Degree requirements and Length of curriculum
The Ph.D. program lasts for 2 years, and the entire duration of the program does not last longer than 6 years.
Credit and Grade Requirements
- Credit Requirements
① Candidates need a minimum of 39 credits (including core courses) and must maintain a grade of B (3.0) or better to graduate.
② Candidates can take up to 12 credits per semester.
③ All students must take more than one class in their final semester.
- Grade evaluation
① Each course grade will be an aggregate evaluation score based on attendance, learning attitude, exam scores, research reports. Students will be graded on a curve and will be ranked using a forced distribution system.
② In order to receive credits for a course, students must attend more than 3/4 of the classes held for that particular course and maintain grades above a D-. However, if students retake a course, the higher of the two grades will be considered the student's final grade for that course.
③ Students that receive a grade of F for an elective course, they are not obligated to retake that course. However, students are still required to maintain an overall GPA of 3.0/B.
④ Student GPA is calculated by multiplying the number of credits of a course by the student's grade for that course, then by diving that number by the number of total number of credits that the student applied for. GPA is rounded to the thousandth decimal.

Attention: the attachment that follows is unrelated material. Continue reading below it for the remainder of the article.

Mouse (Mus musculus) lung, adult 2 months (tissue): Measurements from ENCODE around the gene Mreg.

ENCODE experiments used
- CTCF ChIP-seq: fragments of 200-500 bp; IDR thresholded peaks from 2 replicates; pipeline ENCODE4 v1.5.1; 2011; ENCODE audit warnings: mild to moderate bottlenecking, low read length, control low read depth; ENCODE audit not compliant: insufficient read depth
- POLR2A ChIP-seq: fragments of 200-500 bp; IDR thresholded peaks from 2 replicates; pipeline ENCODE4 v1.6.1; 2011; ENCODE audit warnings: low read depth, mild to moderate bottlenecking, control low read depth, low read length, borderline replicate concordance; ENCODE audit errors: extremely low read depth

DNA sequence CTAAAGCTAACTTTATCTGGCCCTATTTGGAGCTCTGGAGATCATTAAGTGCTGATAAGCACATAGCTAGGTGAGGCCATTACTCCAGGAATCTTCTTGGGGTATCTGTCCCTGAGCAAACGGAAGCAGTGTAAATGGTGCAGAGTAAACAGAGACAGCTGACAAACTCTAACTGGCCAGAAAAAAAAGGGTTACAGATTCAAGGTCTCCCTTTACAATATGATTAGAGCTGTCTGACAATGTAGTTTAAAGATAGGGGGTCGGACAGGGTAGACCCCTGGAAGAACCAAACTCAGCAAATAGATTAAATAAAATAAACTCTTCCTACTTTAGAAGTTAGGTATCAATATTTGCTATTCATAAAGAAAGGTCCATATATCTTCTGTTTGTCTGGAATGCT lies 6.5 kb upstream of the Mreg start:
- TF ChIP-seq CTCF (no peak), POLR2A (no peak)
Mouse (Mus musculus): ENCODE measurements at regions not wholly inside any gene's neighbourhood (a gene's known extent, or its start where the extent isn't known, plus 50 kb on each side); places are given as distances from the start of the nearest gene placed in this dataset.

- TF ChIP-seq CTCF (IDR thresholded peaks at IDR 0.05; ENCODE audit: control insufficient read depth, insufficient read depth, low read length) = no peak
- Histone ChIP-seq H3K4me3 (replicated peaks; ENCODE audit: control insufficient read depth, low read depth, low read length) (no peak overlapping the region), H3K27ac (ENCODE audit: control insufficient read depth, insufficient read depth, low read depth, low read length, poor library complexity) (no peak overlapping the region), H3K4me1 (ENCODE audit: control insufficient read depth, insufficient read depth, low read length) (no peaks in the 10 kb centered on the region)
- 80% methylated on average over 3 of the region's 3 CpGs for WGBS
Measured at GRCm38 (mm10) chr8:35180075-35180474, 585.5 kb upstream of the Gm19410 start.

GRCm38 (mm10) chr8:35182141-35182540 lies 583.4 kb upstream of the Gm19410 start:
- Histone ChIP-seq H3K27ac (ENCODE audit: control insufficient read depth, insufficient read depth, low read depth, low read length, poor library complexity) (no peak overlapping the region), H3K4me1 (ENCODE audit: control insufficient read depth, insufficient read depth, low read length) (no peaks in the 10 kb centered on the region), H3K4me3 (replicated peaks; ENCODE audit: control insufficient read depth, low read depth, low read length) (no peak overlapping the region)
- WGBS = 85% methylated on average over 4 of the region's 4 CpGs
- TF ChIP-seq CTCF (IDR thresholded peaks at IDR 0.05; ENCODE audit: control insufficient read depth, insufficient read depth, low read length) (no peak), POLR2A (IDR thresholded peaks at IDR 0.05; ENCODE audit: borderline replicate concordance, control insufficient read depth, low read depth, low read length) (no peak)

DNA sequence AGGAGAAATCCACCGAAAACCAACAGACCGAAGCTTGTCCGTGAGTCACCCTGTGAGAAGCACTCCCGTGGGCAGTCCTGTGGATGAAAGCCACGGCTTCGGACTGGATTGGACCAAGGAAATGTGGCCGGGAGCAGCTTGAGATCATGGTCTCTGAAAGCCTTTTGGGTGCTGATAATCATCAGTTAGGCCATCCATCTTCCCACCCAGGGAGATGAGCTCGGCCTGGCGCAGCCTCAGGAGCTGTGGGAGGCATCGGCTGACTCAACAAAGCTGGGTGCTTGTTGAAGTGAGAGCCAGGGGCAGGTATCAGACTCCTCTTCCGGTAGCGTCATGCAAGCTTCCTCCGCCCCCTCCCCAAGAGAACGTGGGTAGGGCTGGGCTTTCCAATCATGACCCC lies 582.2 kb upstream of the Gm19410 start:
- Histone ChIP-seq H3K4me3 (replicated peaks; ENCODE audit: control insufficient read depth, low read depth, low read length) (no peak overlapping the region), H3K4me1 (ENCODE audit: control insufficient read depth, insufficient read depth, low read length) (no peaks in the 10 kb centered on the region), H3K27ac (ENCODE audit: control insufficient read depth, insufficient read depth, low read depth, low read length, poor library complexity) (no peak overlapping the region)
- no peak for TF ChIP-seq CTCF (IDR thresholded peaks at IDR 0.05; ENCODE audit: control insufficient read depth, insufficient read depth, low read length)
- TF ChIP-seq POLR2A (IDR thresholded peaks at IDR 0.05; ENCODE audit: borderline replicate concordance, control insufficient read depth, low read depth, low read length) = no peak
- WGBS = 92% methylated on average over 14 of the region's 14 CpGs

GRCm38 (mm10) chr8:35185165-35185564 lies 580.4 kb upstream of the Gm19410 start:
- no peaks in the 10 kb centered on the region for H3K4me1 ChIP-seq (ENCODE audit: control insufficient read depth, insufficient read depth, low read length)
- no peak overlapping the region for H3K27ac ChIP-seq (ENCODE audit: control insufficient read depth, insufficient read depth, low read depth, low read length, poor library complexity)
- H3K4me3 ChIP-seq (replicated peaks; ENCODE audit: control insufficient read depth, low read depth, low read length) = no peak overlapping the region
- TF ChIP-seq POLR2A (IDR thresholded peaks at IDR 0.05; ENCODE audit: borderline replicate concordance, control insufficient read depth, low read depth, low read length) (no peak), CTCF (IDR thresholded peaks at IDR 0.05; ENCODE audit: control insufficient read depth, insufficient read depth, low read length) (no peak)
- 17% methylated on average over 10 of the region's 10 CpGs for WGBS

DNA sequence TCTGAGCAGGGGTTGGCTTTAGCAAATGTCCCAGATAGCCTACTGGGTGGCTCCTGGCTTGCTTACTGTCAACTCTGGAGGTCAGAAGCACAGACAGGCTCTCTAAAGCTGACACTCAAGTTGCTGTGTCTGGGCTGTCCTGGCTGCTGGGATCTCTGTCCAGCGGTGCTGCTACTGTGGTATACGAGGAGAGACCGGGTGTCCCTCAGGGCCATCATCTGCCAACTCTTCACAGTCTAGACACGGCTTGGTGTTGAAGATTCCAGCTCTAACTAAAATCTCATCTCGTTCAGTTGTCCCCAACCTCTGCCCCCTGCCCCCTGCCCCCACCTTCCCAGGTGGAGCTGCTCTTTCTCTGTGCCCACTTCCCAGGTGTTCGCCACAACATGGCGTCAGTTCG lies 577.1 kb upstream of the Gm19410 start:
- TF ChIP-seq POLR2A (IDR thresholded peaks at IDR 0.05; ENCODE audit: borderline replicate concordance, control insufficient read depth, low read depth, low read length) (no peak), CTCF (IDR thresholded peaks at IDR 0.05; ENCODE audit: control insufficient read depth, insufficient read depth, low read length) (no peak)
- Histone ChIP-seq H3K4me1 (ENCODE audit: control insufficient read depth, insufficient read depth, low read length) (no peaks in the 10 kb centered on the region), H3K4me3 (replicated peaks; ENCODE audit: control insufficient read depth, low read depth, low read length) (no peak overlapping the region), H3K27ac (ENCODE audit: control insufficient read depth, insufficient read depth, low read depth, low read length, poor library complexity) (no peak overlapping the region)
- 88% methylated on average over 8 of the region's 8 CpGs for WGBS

- How the curriculum is organized
① GSPA’a curriculum is organized according to article 9 of the official SNU Regulations; all of GSPA’s requirements for the fulfillment of this curriculum are considered supplemental regulations to the official SNU Regulations.
② GSPA offers its master’s degree programs as a part of its degree program and provides doctoral programs through SNU’s graduate school.
- Curriculum System
① Courses offered through the doctoral program are divided into “Courses in Common” and “Elective Courses”
② Courses in Common are composed of Core Courses, Major-specific Core Courses, and Elective Courses. Core Courses are required for both Public Administration and Public Policy majors, Major-specific core courses are separated into core courses for each major, and Elective courses are offered to both majors.
③ Core courses (within Courses in Common) consist of 'Research Methodology' and 'Advanced Quantitative Analysis 1.'
④ From the major-specific courses (within Course in Common) for Public Administration and Public Policy, students must choose between ‘Qualitative Research Methodology’ and 'Advanced Quantitative Analysis 2.'
⑤ Elective courses (within Courses in Common) consist of ‘Dissertation Research’ and 'Special Lecture.'
③ Students must select at least four elective courses related to their major.
(Major-specific Core Courses)
|For class of 2008 and prior (similar to current provision), students selected three courses from the following: ‘Research Methodology’, ‘Advanced Quantitative Analysis 1’, ‘Advanced Quantitative Analysis 2’, ‘Public Administration and Ideas’.
If students take ‘Social Science Methodology’, ‘Research Planning (combined with Research Methodology)’, ‘Public Administration and Ideas’ courses, they will be acknowledged as having taken separate major-specific core courses. However, if students change majors students will have to take two core courses (within courses in common) and one major-specific core course necessary for degree requirements.